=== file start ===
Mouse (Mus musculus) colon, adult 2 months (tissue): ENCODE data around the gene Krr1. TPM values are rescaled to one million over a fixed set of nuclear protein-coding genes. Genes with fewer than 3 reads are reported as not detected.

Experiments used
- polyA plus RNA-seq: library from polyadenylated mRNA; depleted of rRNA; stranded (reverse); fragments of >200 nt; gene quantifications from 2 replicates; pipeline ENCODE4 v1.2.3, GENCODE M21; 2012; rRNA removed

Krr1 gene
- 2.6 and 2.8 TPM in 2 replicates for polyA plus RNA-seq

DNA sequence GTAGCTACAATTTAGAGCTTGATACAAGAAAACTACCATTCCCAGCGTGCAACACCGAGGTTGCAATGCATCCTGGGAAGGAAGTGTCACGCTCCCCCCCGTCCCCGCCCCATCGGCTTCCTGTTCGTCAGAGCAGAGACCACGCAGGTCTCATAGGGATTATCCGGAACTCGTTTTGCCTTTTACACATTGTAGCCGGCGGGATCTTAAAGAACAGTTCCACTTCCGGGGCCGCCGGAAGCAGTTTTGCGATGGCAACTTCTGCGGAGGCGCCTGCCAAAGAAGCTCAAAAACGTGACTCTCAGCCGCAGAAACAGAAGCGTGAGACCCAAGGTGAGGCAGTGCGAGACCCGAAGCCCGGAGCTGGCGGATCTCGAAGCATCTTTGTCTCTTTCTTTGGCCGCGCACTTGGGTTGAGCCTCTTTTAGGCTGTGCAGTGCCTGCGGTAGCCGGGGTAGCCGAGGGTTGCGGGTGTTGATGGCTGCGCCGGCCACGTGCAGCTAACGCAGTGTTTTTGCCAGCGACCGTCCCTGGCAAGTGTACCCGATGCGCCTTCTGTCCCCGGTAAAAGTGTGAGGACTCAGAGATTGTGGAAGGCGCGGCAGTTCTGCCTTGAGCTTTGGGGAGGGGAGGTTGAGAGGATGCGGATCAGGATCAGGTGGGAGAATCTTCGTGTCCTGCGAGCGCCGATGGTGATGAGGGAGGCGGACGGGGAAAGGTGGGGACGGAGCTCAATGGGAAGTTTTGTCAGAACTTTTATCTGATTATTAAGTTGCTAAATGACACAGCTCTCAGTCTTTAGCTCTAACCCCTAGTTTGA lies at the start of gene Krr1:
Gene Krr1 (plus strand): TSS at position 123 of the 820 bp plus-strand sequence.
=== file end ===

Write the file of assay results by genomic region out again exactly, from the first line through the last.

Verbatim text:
Mouse (Mus musculus) colon, adult 2 months (tissue): ENCODE data around the gene Krr1. TPM values are rescaled to one million over a fixed set of nuclear protein-coding genes. Genes with fewer than 3 reads are reported as not detected.

Experiments used
- polyA plus RNA-seq: library from polyadenylated mRNA; depleted of rRNA; stranded (reverse); fragments of >200 nt; gene quantifications from 2 replicates; pipeline ENCODE4 v1.2.3, GENCODE M21; 2012; rRNA removed

Krr1 gene
- 2.6 and 2.8 TPM in 2 replicates for polyA plus RNA-seq

DNA sequence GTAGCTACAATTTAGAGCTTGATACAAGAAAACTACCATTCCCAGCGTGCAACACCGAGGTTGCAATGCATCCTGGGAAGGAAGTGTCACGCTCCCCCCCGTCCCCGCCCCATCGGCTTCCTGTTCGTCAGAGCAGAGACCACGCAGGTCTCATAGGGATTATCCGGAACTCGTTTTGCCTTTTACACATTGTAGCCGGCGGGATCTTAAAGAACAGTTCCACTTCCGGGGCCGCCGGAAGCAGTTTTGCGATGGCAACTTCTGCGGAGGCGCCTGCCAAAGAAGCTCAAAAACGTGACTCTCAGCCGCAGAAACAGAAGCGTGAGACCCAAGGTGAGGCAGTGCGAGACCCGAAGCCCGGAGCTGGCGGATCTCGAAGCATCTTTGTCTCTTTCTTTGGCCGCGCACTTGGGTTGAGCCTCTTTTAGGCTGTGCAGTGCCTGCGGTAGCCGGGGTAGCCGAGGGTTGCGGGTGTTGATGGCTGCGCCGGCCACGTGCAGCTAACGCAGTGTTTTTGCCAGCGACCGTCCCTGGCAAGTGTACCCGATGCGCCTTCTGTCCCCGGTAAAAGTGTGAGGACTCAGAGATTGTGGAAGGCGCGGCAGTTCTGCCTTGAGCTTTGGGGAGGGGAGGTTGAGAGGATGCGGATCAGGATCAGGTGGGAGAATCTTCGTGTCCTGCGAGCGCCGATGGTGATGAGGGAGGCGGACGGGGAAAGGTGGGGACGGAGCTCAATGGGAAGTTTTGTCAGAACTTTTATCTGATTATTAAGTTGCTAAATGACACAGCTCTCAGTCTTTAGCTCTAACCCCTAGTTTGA lies at the start of gene Krr1:
Gene Krr1 (plus strand): TSS at position 123 of the 820 bp plus-strand sequence.